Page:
The 2020 Tampa Bay Times Festival of Reading will be different from the 27 before it: All events will be virtual. But two things won’t change: We have a terrific lineup of authors talking about a range of books to appeal to almost every reader. And it’s all free.
Video interviews with more than 40 writers will be available starting Nov. 12 at festivalofreading.com. You’ll be able to buy the featured books through the website.
For three days, Nov. 12-14, there will be a live event each day; other interviews and panels will be recorded in advance. The Nov. 13 live event will feature PolitiFact staffers answering your election questions; other live events will be announced soon.
If you have questions you’d like to ask any of these authors, please send them with the subject line “Festival author question” to email@example.com. We’ll ask them while recording the virtual interviews.
Two of the hottest names in literary fiction will be part of the 2020 festival. Colson Whitehead won the Pulitzer Prize for fiction (his second) for The Nickel Boys, his quietly stunning novel based on the disturbing history of the Dozier School for Boys in Marianna.
Maggie O’Farrell’s acclaimed new novel Hamnet immerses readers in 16th century England for the rich and heartbreaking story of William Shakespeare’s son.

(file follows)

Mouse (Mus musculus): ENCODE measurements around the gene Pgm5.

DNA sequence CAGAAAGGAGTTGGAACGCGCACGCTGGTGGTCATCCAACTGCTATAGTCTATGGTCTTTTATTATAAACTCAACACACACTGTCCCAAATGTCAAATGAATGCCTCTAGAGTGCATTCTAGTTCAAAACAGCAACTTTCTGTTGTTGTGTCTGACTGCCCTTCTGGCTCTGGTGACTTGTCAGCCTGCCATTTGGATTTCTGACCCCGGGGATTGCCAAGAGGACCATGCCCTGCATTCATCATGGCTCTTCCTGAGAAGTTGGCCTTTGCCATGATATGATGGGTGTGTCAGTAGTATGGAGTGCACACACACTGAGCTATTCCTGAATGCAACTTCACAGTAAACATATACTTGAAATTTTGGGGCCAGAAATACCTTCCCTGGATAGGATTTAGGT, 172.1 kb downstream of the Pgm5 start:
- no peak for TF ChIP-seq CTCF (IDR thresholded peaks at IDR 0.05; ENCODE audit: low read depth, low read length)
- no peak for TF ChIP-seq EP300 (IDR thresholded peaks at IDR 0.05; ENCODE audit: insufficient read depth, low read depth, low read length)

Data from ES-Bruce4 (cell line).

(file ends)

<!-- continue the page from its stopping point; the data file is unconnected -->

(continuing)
The iconic crime fiction writer James Lee Burke will make his first festival appearance to talk about A Private Cathedral, an enthralling gothic mystery. It’s his 40th book and 23rd novel about Louisiana detective Dave Robicheaux.
One of the bestselling, and busiest, crime fiction writers around, Michael Connelly, returns to the festival with his latest book, The Law of Innocence, featuring “Lincoln Lawyer” Mickey Haller and his half brother, detective Harry Bosch.
Another prolific and accomplished mystery writer, Walter Mosley, makes his first appearance. Known for his Easy Rawlins series and many other books, he’ll be talking about his new short story collection, The Awkward Black Man.
Two bestselling novelists with St. Petersburg roots will talk about their popular Facebook Live show, Friends and Fiction, and their latest books. Mary Kay Andrews (a.k.a. Queen of the Beach Reads) delivers her signature mix of mystery, romance and wit in Hello, Summer, about a suddenly jobless journalist. The new book from Kristin Harmel, The Book of Lost Names, is gripping historical fiction about a young woman whose knack for forgery saves hundreds of Jewish children during World War II.
Essayist (Sunshine State) and fiction writer Sarah Gerard, a Clearwater native, will talk about her darkly satirical new novel, True Love.